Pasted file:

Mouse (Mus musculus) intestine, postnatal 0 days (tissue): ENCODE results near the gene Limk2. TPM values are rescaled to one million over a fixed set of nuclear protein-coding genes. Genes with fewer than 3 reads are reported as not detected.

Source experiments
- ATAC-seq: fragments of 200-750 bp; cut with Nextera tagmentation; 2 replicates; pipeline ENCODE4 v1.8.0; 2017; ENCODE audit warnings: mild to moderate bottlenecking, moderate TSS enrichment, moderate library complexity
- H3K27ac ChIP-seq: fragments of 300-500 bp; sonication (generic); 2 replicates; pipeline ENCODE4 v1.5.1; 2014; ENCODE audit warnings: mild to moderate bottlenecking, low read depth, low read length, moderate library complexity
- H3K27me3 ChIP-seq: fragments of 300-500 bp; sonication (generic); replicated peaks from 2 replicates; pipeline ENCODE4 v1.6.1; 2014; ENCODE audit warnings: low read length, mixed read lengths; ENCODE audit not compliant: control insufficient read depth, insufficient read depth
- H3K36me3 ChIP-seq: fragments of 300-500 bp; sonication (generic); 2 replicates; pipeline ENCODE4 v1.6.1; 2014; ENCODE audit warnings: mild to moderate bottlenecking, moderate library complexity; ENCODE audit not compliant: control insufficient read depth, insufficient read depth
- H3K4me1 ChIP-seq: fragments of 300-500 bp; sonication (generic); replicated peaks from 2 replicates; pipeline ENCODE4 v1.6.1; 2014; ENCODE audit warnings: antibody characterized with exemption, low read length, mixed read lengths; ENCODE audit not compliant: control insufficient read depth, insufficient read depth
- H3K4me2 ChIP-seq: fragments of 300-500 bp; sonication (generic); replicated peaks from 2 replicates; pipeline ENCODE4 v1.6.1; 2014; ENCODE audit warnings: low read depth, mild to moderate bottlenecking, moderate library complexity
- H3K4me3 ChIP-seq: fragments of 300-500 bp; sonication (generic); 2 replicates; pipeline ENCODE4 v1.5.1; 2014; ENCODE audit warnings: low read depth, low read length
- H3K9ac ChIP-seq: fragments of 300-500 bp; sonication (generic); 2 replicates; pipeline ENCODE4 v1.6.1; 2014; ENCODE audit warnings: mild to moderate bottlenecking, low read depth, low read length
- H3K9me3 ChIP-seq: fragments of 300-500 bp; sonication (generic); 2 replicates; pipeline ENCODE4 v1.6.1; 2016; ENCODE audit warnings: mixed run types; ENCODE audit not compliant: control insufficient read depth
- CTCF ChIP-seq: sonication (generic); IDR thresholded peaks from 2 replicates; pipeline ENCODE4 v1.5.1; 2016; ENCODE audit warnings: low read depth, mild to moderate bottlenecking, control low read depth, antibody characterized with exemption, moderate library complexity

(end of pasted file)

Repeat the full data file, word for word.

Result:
Mouse (Mus musculus) intestine, postnatal 0 days (tissue): ENCODE results near the gene Limk2. TPM values are rescaled to one million over a fixed set of nuclear protein-coding genes. Genes with fewer than 3 reads are reported as not detected.

Source experiments
- ATAC-seq: fragments of 200-750 bp; cut with Nextera tagmentation; 2 replicates; pipeline ENCODE4 v1.8.0; 2017; ENCODE audit warnings: mild to moderate bottlenecking, moderate TSS enrichment, moderate library complexity
- H3K27ac ChIP-seq: fragments of 300-500 bp; sonication (generic); 2 replicates; pipeline ENCODE4 v1.5.1; 2014; ENCODE audit warnings: mild to moderate bottlenecking, low read depth, low read length, moderate library complexity
- H3K27me3 ChIP-seq: fragments of 300-500 bp; sonication (generic); replicated peaks from 2 replicates; pipeline ENCODE4 v1.6.1; 2014; ENCODE audit warnings: low read length, mixed read lengths; ENCODE audit not compliant: control insufficient read depth, insufficient read depth
- H3K36me3 ChIP-seq: fragments of 300-500 bp; sonication (generic); 2 replicates; pipeline ENCODE4 v1.6.1; 2014; ENCODE audit warnings: mild to moderate bottlenecking, moderate library complexity; ENCODE audit not compliant: control insufficient read depth, insufficient read depth
- H3K4me1 ChIP-seq: fragments of 300-500 bp; sonication (generic); replicated peaks from 2 replicates; pipeline ENCODE4 v1.6.1; 2014; ENCODE audit warnings: antibody characterized with exemption, low read length, mixed read lengths; ENCODE audit not compliant: control insufficient read depth, insufficient read depth
- H3K4me2 ChIP-seq: fragments of 300-500 bp; sonication (generic); replicated peaks from 2 replicates; pipeline ENCODE4 v1.6.1; 2014; ENCODE audit warnings: low read depth, mild to moderate bottlenecking, moderate library complexity
- H3K4me3 ChIP-seq: fragments of 300-500 bp; sonication (generic); 2 replicates; pipeline ENCODE4 v1.5.1; 2014; ENCODE audit warnings: low read depth, low read length
- H3K9ac ChIP-seq: fragments of 300-500 bp; sonication (generic); 2 replicates; pipeline ENCODE4 v1.6.1; 2014; ENCODE audit warnings: mild to moderate bottlenecking, low read depth, low read length
- H3K9me3 ChIP-seq: fragments of 300-500 bp; sonication (generic); 2 replicates; pipeline ENCODE4 v1.6.1; 2016; ENCODE audit warnings: mixed run types; ENCODE audit not compliant: control insufficient read depth
- CTCF ChIP-seq: sonication (generic); IDR thresholded peaks from 2 replicates; pipeline ENCODE4 v1.5.1; 2016; ENCODE audit warnings: low read depth, mild to moderate bottlenecking, control low read depth, antibody characterized with exemption, moderate library complexity